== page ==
An image comes to mind.  A congressman, a Republican from a Midwest farm state, was trying to come up with a position on a farm bill.  He remarked that Ronald Reagan had raised the image of the welfare queen who drives to the welfare office in her black Cadillac to pick up her welfare check.  The congressman said the person who troubled him was the big-hatted dude in cowboy boots who drove to the bank in his white Town Car to deposit his agricultural welfare check.    In South Dakota, it is hard to assess how that big-hat-no-cattle image is set in the minds of many and how many people of both political parties regard farm subsidies as the most abject corporate welfare.  That congressman has long since left office, but his idea still circulates.  He said, you want to dismantle big government?  Start with the farm programs.  

There are complicating factors that have developed in agriculture that get scant attention.  The shrinking land base devoted to agriculture is one of them.  Again, in South Dakota, it does not seem much of a problem that land is taken out of production and covered with concrete to accommodate urban expansion.  Nor does much of the country--and the world--pay attention to the fact that water is being diverted from agricultural areas for urban usage, and that the flooding we have experienced in the country diverts attention away from shrinking aquifers.  Nor do many people recognize that what they think of as a free agricultural market is actually under the control of a few corporations.  For example, four companies, Swift, Cargill, National Beef, and Tyson, control 80 percent of the meat market in the U.S.  The problems with salmonella and e coli recalls in our food system are just surface symptoms of health problems in food production.  The use of genetically modified, factory-produced food raises questions about nutrition and health issues that many people in agri-business are afraid to address.   Government intervention in checking the safety and quality of food is regarded as intrusive socialism, just as it is in finance and manufacturing.  We really have some evidence, and very strong suspicions, of the degree to which corporations have gained total control of agriculture.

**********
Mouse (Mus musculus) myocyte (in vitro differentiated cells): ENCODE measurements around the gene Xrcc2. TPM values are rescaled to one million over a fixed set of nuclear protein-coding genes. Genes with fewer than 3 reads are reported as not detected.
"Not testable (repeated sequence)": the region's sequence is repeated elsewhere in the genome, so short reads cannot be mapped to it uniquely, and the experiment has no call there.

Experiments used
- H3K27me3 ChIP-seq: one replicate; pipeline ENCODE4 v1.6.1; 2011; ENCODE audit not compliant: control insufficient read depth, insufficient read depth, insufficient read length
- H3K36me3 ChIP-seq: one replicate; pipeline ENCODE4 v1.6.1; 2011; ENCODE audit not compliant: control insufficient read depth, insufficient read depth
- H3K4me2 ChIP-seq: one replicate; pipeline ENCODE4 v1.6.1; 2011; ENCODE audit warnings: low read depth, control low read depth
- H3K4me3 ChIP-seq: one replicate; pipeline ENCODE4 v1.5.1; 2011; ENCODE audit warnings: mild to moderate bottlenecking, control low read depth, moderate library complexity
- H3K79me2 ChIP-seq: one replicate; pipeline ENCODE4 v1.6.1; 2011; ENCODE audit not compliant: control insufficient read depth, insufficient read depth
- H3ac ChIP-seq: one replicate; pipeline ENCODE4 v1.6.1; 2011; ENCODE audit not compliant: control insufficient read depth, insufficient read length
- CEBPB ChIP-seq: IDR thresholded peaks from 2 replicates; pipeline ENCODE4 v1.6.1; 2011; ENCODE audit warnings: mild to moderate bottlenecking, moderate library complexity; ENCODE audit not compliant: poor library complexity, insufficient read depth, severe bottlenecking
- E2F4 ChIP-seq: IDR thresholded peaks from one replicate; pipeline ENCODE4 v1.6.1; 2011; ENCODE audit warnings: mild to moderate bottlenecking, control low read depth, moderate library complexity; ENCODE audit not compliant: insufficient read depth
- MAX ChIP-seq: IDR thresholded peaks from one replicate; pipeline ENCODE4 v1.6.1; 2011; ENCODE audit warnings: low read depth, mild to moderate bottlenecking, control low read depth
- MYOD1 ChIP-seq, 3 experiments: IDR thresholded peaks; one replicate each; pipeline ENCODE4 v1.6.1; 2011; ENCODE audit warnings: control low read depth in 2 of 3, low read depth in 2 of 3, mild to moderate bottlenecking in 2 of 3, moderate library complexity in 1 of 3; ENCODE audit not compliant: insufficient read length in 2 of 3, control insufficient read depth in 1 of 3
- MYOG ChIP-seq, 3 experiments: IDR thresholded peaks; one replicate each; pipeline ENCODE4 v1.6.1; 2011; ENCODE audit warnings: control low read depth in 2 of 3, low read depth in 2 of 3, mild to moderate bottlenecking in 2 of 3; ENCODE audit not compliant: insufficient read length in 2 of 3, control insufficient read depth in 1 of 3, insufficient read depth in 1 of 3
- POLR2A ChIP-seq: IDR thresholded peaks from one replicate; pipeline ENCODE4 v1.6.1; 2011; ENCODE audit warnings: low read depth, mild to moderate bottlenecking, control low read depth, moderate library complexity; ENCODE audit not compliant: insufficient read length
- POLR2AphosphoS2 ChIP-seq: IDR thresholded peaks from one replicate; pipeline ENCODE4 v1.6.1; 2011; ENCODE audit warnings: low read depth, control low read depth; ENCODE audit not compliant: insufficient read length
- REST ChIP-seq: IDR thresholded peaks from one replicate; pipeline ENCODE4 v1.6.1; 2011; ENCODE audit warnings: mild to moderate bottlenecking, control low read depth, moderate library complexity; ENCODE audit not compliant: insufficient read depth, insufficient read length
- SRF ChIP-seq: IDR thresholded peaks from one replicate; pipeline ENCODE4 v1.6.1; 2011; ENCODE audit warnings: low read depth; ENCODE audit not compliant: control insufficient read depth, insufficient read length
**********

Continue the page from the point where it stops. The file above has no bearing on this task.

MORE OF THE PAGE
In the 1960s, Agricultural economists were predicting that American farmers could get free of subsidies because they held the world bread basket and would be feeding the world.  What they did not take into account was that Norman Borlaug was leading the green revolution which would produce plant species and agricultural methods that would help developing countries feed themselves.  The big boom in American agricultural exports never came.  Instead what has kept American agriculture going is bigger, more elaborate, and more extensive and expensive farm programs.  

Part of the public's ignorance stems from the fact that there is no general coverage of agriculture in our media.  The Internet is continuing to reduce what the legacy media does, and The New York Times publisher announced recently that the newspaper plans to end the print edition in the near future.  That leaves the Internet, which portends ill for information journalism.  Further staff reductions are in the offing, and some areas of public interest will receive no coverage whatsoever.  It's already happened with farming.  People generally do not know where their food comes from. Or who controls its production.